3 Questions To Ask When Looking For A Service Partner

Blog, Service Contract Management

Last updated May 18, 2020 at 11:18AM | Published on Nov 9, 2012 | Blog, Service Contract Management

You’ve evaluated partners, checked out technology vendors, and found one that feels right for your organization.

Now it’s time to review the contract.

Reviewing partner contracts is an important part of the paperwork process for field service companies, an article on Cisco’s blog explains. Outlining exactly what is included in the contract will serve both parties during the term of the service.

When a customer calls about a repair or service, the field service company needs to have a perfect understanding of their agreements to answer that question. They must have a system that allows them to instantly see exactly what equipment in a building is covered by their own agreement and what equipment is serviced by another agency.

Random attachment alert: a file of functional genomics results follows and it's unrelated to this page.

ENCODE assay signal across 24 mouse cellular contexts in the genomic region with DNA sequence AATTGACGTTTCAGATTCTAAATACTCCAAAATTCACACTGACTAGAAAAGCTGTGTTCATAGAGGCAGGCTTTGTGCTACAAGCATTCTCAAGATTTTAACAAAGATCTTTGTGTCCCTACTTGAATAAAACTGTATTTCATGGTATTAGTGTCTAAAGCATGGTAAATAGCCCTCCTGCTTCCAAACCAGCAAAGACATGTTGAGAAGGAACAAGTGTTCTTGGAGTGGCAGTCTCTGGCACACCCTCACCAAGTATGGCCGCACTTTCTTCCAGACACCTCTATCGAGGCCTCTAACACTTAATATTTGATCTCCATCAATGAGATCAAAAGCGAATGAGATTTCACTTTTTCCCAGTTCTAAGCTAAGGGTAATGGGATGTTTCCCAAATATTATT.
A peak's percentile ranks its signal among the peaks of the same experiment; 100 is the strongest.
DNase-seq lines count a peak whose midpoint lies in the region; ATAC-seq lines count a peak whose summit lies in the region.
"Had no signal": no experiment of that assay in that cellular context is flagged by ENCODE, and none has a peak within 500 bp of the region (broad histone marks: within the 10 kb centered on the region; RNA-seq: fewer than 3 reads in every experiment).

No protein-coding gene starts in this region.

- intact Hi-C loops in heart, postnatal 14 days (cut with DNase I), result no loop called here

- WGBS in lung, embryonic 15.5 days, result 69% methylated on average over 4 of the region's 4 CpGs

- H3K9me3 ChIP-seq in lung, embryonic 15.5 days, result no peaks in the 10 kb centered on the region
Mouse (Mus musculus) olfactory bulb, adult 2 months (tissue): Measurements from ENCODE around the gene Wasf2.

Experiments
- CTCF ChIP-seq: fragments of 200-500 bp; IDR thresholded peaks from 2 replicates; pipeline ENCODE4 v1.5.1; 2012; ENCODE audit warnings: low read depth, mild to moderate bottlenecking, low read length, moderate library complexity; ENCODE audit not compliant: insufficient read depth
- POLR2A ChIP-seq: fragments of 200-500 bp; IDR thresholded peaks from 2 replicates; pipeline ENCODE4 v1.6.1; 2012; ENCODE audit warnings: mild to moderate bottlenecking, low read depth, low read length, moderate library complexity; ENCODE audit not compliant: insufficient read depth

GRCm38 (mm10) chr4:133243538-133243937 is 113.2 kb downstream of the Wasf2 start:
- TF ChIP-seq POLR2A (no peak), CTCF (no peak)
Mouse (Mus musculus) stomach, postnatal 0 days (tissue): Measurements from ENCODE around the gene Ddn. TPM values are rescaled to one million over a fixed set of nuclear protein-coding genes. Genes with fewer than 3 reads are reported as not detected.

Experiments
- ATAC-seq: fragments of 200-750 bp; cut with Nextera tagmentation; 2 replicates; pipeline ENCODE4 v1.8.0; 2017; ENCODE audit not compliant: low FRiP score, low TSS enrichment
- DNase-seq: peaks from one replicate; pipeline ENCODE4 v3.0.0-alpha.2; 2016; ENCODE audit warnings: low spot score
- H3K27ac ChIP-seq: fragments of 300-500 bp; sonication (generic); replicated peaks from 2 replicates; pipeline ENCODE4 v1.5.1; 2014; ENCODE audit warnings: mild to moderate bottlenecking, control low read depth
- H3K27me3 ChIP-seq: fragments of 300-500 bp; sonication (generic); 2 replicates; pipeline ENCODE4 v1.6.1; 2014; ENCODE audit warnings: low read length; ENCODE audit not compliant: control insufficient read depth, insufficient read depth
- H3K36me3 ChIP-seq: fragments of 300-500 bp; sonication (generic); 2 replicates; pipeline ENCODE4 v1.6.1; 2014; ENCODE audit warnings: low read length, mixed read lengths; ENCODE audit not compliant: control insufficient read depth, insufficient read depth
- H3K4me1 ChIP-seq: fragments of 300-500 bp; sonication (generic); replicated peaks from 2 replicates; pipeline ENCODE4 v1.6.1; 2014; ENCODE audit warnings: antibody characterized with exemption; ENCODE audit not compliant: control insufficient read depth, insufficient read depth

Field Service software needs to be configured to incorporate subcontractors and partners into the workflow. Your software should include a partner portal for them to update call status and timesheet information.

Automatic payments based on pricing agreements save you from creating purchase orders every time a call comes in. If you don’t, prepare to add considerable administration costs to your service contract price, which may not make you competitive.

The Cisco article recommends also considering these three questions:

  1. Is there exclusivity? There will be for project-based deals, but ongoing maintenance contracts shouldn’t be exclusive in most cases.
  2. What if you want to cancel the contract? A cancellation fee typically is included in project-oriented contracts to recoup any lost time or resources that were devoted to the project. There often is more flexibility in service contracts.
  3. What if your partner cancels the contract? Make sure that your partner is the right choice, especially in situations involving remote offices, which is when you’re most likely to see subcontractors.

Source: Cisco, February 2011